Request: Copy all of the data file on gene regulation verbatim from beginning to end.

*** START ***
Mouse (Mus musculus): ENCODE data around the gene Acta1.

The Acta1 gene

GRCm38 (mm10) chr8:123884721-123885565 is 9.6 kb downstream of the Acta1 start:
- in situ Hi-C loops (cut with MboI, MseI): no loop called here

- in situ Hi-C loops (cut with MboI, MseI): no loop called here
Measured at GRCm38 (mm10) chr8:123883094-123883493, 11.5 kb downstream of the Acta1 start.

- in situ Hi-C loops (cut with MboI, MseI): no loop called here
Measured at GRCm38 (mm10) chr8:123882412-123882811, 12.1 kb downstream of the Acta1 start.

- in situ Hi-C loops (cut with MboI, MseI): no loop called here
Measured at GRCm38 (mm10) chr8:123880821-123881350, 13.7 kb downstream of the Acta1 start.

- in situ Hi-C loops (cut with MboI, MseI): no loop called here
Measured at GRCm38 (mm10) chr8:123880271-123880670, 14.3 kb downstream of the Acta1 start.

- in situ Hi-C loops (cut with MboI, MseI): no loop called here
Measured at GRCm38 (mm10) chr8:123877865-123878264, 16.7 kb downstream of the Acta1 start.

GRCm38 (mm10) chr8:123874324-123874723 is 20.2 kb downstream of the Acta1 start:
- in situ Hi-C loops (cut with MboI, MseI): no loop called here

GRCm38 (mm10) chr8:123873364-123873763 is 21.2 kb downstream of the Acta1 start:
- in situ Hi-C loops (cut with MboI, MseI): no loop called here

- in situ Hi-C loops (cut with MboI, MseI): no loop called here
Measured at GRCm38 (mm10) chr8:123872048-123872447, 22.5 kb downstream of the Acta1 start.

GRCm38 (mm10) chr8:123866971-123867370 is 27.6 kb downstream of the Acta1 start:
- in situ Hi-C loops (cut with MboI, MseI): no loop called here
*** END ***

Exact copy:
Mouse (Mus musculus): ENCODE data around the gene Acta1.

The Acta1 gene

GRCm38 (mm10) chr8:123884721-123885565 is 9.6 kb downstream of the Acta1 start:
- in situ Hi-C loops (cut with MboI, MseI): no loop called here

- in situ Hi-C loops (cut with MboI, MseI): no loop called here
Measured at GRCm38 (mm10) chr8:123883094-123883493, 11.5 kb downstream of the Acta1 start.

- in situ Hi-C loops (cut with MboI, MseI): no loop called here
Measured at GRCm38 (mm10) chr8:123882412-123882811, 12.1 kb downstream of the Acta1 start.

- in situ Hi-C loops (cut with MboI, MseI): no loop called here
Measured at GRCm38 (mm10) chr8:123880821-123881350, 13.7 kb downstream of the Acta1 start.

- in situ Hi-C loops (cut with MboI, MseI): no loop called here
Measured at GRCm38 (mm10) chr8:123880271-123880670, 14.3 kb downstream of the Acta1 start.

- in situ Hi-C loops (cut with MboI, MseI): no loop called here
Measured at GRCm38 (mm10) chr8:123877865-123878264, 16.7 kb downstream of the Acta1 start.

GRCm38 (mm10) chr8:123874324-123874723 is 20.2 kb downstream of the Acta1 start:
- in situ Hi-C loops (cut with MboI, MseI): no loop called here

GRCm38 (mm10) chr8:123873364-123873763 is 21.2 kb downstream of the Acta1 start:
- in situ Hi-C loops (cut with MboI, MseI): no loop called here

- in situ Hi-C loops (cut with MboI, MseI): no loop called here
Measured at GRCm38 (mm10) chr8:123872048-123872447, 22.5 kb downstream of the Acta1 start.

GRCm38 (mm10) chr8:123866971-123867370 is 27.6 kb downstream of the Acta1 start:
- in situ Hi-C loops (cut with MboI, MseI): no loop called here